In Florida, probate estates are created when someone passes away. At that time, and after a petition is filed, a “Personal Representative” is appointed by the Florida probate judge to oversee distribution of the property held by the estate to the heirs and beneficiaries after the creditors have been paid.
Anyone who has a reasonable expectation that they will be impacted by the administration of a decedent’s estate is considered to be an “interested person” of that estate. They have rights that they can pursue – including the right to file a will contest or to sue the personal representative for breach of his or her fiduciary duty.
Legal Definition of Interested Person in Florida Statute
Florida Statute § 731.201(23) defines an “interested person” as: “… any person who may reasonably be expected to be affected by the outcome of the particular proceeding involved.”
It is a definition that is intentionally broad. Why? It is written to cover more than the named beneficiaries or the surviving spouse. For instance, the personal representative of the estate as well as a trustee of a trust are also considered to be an interested person. See, Florida Statute § 731.201(23).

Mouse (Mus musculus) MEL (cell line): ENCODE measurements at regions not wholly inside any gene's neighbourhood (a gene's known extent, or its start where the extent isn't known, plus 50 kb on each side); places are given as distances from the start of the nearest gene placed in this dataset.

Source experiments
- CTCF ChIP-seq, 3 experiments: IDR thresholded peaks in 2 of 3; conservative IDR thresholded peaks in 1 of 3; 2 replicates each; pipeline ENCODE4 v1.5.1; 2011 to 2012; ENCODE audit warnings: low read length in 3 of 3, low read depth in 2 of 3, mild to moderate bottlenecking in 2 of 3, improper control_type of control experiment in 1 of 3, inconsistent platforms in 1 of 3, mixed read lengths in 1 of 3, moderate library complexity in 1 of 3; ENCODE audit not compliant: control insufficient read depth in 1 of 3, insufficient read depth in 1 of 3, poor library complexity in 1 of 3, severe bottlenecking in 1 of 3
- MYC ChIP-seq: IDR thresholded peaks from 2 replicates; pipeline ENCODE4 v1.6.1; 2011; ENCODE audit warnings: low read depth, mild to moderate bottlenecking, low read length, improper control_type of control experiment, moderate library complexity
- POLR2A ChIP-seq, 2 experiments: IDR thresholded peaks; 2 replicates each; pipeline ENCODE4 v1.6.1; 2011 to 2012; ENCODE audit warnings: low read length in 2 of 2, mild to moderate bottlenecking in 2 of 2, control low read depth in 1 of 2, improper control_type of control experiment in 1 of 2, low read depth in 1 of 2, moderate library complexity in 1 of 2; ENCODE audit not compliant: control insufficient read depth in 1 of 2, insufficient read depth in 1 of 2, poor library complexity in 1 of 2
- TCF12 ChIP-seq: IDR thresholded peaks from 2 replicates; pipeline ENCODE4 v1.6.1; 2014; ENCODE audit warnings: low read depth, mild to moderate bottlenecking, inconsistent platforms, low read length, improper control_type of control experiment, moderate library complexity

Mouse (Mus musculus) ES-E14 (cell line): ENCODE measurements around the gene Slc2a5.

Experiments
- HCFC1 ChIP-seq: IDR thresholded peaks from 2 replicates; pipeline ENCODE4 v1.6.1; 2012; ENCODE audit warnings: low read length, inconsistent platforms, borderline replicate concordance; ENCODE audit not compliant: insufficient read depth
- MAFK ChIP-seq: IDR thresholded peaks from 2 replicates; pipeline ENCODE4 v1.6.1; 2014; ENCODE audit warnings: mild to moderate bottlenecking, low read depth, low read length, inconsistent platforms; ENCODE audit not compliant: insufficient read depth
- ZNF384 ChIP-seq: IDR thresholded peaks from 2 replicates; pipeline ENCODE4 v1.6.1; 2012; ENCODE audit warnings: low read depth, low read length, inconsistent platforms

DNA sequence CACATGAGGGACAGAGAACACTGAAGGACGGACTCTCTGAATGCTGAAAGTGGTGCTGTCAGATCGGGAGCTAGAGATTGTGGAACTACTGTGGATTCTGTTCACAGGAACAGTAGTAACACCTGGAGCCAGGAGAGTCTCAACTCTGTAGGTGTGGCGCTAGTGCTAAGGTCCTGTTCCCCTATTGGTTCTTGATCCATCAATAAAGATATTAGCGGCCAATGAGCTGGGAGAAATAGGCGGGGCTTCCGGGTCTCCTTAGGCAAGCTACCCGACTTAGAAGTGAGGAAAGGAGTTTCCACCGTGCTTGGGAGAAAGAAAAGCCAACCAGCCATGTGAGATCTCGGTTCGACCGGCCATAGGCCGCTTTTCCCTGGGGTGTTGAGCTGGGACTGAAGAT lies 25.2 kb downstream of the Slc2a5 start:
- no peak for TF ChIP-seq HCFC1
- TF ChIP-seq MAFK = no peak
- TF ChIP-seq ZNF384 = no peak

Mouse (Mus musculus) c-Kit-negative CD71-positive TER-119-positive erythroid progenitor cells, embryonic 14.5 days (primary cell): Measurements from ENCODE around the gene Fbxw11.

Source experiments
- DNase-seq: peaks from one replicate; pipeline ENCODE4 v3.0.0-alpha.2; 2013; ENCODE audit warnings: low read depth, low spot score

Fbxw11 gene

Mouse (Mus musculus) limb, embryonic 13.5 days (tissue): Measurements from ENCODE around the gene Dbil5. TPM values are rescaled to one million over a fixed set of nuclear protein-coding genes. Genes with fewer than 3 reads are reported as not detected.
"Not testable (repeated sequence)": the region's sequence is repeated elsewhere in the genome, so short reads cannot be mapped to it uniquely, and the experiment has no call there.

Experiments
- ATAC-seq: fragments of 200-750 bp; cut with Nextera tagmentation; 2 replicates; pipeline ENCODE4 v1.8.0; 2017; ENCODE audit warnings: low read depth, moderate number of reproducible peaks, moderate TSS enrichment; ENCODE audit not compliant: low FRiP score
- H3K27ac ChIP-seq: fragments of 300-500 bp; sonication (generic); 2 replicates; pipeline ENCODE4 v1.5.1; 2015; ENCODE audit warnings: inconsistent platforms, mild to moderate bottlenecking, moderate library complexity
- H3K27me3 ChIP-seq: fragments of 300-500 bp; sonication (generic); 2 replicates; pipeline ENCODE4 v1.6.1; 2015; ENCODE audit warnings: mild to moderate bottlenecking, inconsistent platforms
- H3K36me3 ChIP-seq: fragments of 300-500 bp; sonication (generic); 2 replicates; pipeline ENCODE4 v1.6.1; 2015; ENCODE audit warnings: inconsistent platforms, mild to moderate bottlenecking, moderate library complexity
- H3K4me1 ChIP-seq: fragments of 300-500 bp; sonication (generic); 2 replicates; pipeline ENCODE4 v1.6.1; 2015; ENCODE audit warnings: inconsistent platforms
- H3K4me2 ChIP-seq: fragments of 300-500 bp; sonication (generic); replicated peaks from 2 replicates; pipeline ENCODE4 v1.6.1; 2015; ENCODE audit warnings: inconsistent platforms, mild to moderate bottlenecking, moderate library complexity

So who else is covered by this legal term?
It is not a cut and dry determination. When determining who is an interested person in a Florida Estate the answer depends upon the purpose of the proceedings involved and the subject matter that is at issue.
How Do You Know If You Are An Interested Person in a Florida Estate?
Beneficiaries to an estate usually learn they have been named in the decedent’s Last Will and Testament from a Notice of Administration that they receive from the estate’s personal representative. Under Florida Statute 733.212, the personal representative is legally required to find the people named in the will and give them notice that they are beneficiaries of the estate. The surviving spouse is also legally required to receive a Notice of Administration, as are all other interested persons.
So, the easy answer to this question is, you will know if you are an interested person to a Florida Estate because you will receive a Notice of Administration letting you know that the personal representative considers you to be one.
Is Notice The Final Answer?